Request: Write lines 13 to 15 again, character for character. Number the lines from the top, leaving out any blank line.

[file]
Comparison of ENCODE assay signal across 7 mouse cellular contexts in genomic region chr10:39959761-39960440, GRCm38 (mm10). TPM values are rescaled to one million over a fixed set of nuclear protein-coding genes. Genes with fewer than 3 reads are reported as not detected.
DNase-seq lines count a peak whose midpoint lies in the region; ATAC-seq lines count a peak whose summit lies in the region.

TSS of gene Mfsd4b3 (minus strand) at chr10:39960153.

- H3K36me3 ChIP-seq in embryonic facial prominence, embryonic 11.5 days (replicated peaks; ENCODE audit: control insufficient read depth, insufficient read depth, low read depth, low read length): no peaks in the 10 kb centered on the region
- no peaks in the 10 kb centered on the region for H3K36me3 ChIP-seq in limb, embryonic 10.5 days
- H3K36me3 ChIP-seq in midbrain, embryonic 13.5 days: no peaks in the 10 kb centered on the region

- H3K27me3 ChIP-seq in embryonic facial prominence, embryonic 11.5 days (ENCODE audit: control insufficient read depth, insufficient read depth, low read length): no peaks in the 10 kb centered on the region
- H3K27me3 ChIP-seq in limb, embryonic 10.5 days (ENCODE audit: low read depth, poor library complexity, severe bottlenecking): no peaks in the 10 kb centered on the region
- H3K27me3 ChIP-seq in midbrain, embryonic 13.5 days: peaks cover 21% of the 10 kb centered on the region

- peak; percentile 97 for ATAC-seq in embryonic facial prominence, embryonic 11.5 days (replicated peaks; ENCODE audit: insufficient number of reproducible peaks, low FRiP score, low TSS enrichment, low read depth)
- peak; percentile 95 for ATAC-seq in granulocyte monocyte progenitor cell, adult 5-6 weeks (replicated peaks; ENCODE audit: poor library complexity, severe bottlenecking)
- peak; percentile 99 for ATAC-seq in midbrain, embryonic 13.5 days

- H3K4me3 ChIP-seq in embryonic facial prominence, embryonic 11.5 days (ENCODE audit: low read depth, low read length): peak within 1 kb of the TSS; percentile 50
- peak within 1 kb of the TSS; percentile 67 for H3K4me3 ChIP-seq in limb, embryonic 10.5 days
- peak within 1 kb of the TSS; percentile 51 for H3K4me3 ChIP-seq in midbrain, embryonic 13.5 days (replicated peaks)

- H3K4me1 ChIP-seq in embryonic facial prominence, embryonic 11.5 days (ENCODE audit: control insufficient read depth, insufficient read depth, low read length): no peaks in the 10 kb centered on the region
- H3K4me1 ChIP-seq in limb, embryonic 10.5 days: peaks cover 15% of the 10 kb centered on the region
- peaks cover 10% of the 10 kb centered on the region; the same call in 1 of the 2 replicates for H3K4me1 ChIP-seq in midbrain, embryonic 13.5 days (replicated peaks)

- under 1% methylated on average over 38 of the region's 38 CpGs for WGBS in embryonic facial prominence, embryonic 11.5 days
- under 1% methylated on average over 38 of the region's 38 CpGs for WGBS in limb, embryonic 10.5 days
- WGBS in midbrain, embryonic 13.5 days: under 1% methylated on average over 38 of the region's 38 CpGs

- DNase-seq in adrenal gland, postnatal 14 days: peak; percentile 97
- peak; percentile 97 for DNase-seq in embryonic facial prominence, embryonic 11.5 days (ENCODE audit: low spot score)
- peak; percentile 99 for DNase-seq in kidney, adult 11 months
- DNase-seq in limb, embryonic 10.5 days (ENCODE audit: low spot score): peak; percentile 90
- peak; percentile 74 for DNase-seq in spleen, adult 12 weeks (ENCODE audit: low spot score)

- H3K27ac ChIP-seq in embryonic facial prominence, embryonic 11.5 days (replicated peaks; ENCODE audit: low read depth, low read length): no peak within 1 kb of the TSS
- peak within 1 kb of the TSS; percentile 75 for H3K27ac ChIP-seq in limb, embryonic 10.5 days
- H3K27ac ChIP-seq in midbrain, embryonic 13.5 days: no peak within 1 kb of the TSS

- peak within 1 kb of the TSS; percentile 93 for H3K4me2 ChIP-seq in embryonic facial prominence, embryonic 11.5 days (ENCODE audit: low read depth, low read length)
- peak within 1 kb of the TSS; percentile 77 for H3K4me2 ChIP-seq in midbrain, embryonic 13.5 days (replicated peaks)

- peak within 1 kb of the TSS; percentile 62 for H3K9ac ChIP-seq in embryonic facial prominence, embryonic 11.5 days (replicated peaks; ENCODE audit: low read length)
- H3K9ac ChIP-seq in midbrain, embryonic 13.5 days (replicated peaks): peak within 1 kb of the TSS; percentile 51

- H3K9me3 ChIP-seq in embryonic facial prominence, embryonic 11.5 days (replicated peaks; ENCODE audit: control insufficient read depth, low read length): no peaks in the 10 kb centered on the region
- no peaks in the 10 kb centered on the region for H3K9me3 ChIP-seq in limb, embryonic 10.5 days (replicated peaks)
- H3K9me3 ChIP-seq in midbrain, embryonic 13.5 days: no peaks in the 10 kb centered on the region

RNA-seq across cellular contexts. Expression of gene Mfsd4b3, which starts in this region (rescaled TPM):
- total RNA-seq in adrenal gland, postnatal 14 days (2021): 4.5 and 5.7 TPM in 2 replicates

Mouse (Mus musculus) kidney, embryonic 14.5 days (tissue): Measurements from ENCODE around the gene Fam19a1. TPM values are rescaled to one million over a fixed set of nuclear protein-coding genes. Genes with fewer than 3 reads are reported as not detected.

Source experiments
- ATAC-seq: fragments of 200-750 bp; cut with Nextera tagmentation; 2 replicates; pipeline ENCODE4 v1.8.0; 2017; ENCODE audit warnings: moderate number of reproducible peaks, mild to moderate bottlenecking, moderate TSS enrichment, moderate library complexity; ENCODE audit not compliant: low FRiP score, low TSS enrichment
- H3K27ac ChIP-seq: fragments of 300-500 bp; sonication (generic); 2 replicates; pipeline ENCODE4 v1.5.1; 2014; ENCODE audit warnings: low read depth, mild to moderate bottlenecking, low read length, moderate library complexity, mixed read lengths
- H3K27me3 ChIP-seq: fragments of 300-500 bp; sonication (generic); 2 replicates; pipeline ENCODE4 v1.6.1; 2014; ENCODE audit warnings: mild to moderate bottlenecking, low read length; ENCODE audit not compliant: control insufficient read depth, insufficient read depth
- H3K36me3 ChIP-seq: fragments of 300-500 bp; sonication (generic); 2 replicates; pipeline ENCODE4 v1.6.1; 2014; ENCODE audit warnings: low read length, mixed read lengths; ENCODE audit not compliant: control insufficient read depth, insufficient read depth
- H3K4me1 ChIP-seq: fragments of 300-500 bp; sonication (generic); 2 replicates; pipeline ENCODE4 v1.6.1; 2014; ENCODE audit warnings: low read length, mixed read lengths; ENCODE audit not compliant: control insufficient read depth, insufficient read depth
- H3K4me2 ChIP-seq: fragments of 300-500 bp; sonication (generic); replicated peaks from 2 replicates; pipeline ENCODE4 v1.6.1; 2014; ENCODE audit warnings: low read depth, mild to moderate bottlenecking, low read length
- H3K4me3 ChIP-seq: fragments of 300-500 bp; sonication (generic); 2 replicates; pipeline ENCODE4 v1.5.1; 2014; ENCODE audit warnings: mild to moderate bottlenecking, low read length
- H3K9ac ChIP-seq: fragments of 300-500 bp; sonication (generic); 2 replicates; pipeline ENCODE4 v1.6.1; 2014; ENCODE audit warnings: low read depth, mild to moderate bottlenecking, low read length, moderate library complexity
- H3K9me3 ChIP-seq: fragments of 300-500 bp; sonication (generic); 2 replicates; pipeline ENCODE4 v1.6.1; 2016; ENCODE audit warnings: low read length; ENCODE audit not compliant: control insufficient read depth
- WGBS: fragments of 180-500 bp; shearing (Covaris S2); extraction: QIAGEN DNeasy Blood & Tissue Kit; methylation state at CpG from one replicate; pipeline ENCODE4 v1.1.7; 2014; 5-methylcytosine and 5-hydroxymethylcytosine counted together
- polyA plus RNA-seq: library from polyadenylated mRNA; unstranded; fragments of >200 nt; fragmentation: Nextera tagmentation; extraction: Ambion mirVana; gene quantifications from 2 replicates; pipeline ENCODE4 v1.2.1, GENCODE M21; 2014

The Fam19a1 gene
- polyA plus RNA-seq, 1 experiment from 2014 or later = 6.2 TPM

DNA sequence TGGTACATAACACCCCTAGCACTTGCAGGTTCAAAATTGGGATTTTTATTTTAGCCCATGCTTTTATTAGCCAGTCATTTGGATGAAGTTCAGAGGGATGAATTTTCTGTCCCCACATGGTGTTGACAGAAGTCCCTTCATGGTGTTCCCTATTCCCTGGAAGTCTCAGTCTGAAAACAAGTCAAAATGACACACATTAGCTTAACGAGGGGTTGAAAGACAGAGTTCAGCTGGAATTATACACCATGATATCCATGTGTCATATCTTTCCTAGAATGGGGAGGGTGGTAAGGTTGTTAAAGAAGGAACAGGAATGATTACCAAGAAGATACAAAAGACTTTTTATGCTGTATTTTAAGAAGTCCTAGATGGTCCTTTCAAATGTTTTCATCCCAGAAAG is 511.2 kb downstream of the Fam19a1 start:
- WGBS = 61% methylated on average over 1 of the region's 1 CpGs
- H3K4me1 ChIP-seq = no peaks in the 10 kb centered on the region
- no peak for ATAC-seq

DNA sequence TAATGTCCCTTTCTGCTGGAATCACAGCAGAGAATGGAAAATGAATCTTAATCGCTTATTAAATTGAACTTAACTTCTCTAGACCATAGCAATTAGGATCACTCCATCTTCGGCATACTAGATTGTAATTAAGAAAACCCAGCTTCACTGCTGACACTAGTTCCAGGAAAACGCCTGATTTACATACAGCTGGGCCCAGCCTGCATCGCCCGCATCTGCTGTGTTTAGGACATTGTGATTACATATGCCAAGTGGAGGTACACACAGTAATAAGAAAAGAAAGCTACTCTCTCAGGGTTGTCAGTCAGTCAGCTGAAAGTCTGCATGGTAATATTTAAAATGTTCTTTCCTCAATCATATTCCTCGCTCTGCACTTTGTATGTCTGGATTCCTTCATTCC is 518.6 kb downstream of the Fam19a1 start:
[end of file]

- H3K4me3 ChIP-seq in embryonic facial prominence, embryonic 11.5 days (ENCODE audit: low read depth, low read length): peak within 1 kb of the TSS; percentile 50
- peak within 1 kb of the TSS; percentile 67 for H3K4me3 ChIP-seq in limb, embryonic 10.5 days
- peak within 1 kb of the TSS; percentile 51 for H3K4me3 ChIP-seq in midbrain, embryonic 13.5 days (replicated peaks)